Friday, March 30, 2007

Take a Walk on the Wild Side

Although some may scoff at the idea that a reality TV show like "America's Next Top Model" can be used as a social critique and instrument for analysis, the show does provide many examples crucial to the domain of pop culture and gender.


Let's contrast last week and this week's episodes as experiments in hegemony and counter-hegemony. "Hegemony is the power or dominance that one social group holds over others," writes James Lull in his piece "Hegemony" (Lull 61). ANTM can often be a prime example of the powers of hegemony at work, with its insistence on the models to become objects of pure femininity and beauty. Last week, the girls posed in a photoshoot where they portrayed dead women, each photo grislier than the last, with models looking as if they had been shot, strangled, or stabbed. Who knew a gunshot wound could look so fierce?



This form of hegemony supports the popularity and power of the media in showing the classic female stereotype: the woman in peril. Shows like "Law and Order: SVU" and "CSI" are famous for showing viewers image after shocking image of women who have been raped, beaten, and killed. In a media atmosphere run mainly by males, this trend toward sexploitation seems to be rising, even gaining support from ANTM, which is produced by Tyra Banks, obviously a woman herself. Jeffrey Sconce, professor of media at Northwester University, commented on this in an Entertainment Weekly article "Femmes Fatal." http://www.ew.com/ew/article/0,,1087860,00.html ''Since the American broadcasting system has more restrictions against sexuality, you can get away more with amplifying violence than you can with amplifying sexuality. It results in this weird sadistic element. Putting women in these sexual situations is a backdoor way of getting more flesh in" (Armstrong, Katz 1).



However, this week's episode seemed to turn hegemony and gender stereotypes on its head as the girls were made-over as men in a photoshoot where they posed with men made to look like women. This is a huge departure from last week's decidedly stereotypical and possibly even harmful attitude towards violence against women, as the girls seemed to become empowered by the gender-bending the shoot required. The girls giggled over their fake beards and short hair, and generally seemed to have fun and enjoy the look of their revamped gender, after weeks of posing in skimpy clothes, or in the case of one shoot, no clothes at all. Despite the negative images from the previous week, in this episode the focus seemed to be on reimagining and rethinking gender in a positive and fun light, without a whiff of the exploitation from the dead-girl photo shoot. In this context, the ideals of counter-hegemony are at work, as no one would expect to see these beautiful girls sporting stubble and leather jackets, a curious twist on the usual model or "Vogue" schema.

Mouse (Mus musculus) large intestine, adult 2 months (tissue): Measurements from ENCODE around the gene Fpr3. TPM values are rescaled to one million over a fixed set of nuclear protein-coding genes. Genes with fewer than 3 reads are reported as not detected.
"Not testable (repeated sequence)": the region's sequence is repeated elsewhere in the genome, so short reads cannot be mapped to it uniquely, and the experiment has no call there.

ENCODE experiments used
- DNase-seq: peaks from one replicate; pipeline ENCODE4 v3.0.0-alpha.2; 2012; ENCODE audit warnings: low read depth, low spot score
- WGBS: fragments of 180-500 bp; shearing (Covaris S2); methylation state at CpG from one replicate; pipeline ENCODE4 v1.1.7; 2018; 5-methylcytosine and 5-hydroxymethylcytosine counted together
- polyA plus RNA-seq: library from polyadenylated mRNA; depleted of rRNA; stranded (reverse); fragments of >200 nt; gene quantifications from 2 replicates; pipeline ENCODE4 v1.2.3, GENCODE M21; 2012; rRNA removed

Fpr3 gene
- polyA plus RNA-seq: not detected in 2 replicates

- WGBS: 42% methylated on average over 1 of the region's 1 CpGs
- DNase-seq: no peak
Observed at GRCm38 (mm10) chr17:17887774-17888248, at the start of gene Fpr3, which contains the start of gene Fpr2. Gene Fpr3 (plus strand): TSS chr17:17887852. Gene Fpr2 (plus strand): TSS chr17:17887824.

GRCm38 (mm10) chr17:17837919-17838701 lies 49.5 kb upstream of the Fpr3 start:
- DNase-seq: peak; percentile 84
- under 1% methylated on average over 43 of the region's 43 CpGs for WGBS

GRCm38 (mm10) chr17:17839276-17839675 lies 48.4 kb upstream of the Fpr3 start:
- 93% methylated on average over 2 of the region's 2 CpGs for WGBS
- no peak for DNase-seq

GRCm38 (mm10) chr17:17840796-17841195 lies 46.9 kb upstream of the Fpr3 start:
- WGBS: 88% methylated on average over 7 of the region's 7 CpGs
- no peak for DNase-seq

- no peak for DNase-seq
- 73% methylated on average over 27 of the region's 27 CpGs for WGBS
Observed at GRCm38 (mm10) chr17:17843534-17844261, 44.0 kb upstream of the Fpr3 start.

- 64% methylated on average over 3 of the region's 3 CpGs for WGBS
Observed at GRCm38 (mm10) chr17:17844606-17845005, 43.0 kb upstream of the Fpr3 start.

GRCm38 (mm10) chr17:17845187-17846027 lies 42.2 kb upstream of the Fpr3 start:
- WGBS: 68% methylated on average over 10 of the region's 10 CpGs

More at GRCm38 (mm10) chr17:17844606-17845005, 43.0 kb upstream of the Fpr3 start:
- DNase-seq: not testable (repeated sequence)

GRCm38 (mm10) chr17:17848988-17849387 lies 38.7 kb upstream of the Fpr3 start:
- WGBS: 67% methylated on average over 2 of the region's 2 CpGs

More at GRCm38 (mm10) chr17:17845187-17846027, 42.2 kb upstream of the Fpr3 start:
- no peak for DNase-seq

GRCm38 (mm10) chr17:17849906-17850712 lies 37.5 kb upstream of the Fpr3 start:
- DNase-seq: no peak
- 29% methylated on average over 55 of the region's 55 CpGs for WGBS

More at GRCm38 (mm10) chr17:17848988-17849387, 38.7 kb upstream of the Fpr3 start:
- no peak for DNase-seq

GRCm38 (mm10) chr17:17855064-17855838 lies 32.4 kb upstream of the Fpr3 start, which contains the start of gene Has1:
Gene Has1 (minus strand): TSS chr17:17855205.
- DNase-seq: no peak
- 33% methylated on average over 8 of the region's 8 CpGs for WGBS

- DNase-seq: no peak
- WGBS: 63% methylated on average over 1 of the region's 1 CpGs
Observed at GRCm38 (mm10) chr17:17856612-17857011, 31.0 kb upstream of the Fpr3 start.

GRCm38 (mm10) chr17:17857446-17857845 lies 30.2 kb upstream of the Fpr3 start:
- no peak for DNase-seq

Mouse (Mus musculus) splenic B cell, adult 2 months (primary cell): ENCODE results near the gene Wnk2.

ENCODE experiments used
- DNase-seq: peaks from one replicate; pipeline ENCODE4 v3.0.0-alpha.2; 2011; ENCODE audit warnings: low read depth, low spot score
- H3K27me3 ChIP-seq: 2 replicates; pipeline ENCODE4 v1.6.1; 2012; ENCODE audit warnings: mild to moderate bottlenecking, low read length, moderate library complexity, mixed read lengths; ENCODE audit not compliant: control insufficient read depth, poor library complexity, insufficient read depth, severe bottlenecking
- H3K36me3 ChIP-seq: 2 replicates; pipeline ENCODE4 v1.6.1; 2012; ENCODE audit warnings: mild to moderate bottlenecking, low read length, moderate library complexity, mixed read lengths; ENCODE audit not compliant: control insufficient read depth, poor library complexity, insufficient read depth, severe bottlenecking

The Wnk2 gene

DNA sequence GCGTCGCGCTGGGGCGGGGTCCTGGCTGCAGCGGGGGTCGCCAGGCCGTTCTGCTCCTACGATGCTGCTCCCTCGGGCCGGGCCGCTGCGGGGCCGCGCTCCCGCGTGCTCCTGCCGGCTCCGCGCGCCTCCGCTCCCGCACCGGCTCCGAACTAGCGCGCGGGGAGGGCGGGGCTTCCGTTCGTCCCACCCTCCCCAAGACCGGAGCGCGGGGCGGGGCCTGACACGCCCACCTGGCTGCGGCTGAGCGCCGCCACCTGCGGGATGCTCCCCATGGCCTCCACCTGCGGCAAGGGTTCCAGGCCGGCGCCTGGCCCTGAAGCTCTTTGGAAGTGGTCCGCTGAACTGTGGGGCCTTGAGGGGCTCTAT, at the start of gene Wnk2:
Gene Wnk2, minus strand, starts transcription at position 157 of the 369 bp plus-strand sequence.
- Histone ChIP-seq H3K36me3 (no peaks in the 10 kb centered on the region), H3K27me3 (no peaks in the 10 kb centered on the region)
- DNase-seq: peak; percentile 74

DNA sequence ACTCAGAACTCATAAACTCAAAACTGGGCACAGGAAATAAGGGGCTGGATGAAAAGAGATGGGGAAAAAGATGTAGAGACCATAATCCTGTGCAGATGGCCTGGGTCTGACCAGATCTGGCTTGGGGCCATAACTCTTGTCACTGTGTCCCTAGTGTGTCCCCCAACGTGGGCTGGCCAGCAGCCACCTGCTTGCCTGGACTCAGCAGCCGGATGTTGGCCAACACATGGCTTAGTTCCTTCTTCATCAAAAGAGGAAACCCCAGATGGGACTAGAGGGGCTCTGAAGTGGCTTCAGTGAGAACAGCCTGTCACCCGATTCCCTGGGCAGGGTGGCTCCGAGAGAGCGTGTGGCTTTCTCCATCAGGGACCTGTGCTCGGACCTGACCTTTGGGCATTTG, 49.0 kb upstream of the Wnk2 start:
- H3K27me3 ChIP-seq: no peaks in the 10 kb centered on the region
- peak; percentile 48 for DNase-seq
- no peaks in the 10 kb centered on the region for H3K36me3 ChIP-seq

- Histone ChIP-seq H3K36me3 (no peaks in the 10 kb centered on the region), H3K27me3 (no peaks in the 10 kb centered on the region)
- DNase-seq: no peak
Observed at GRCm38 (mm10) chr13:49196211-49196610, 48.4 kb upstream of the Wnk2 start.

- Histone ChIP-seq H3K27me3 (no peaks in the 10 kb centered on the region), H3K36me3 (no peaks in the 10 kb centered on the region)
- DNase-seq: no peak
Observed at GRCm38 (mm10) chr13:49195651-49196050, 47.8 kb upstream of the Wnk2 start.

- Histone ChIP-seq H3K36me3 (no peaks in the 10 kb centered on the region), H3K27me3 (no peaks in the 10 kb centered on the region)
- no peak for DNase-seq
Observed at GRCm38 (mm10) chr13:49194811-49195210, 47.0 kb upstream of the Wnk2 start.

3 comments:

Jessie said...

Perhaps this show is in the same vein as the production of shows like Family Guy, American Dad, and other (non-conservative friendly) shows that don't fit the overall Fox-conservative image that its 24 hour cable news shows have become infamous for.

The images here show capitalism and the (lack of) government intervention at their very peak of deregulated glory...
Basically, the understanding is that if it sells (in this case, sells advertising slots) it's not going to matter if it's breaking the norms or insidiously reaffirming them (or overtly in the case of last week's ANTM) because the people who are outraged over the one episode don't have the power to do much about it.

It seems as if the show has been on tv long enough to become part of established tv normativity...no government regulations stipulate showing egregious violence against women in a totally fictitious violent situation in the photo shoot (yikes...can't imagine the backlash against congress if they were caught legislating that one!)...the reality tv billing and the posed violence-for-art-type episode make it easy for ANTM to escape public scrutiny...and any real legal issues that might have stopped the show from ever being aired.

Unfortunately, the same "hey, if it sells, show it.." attitudes work against the counter-hegemonic episode that followed the murder scene's week.

Do you think that this placement of super-violence was followed with gender bending purposely?

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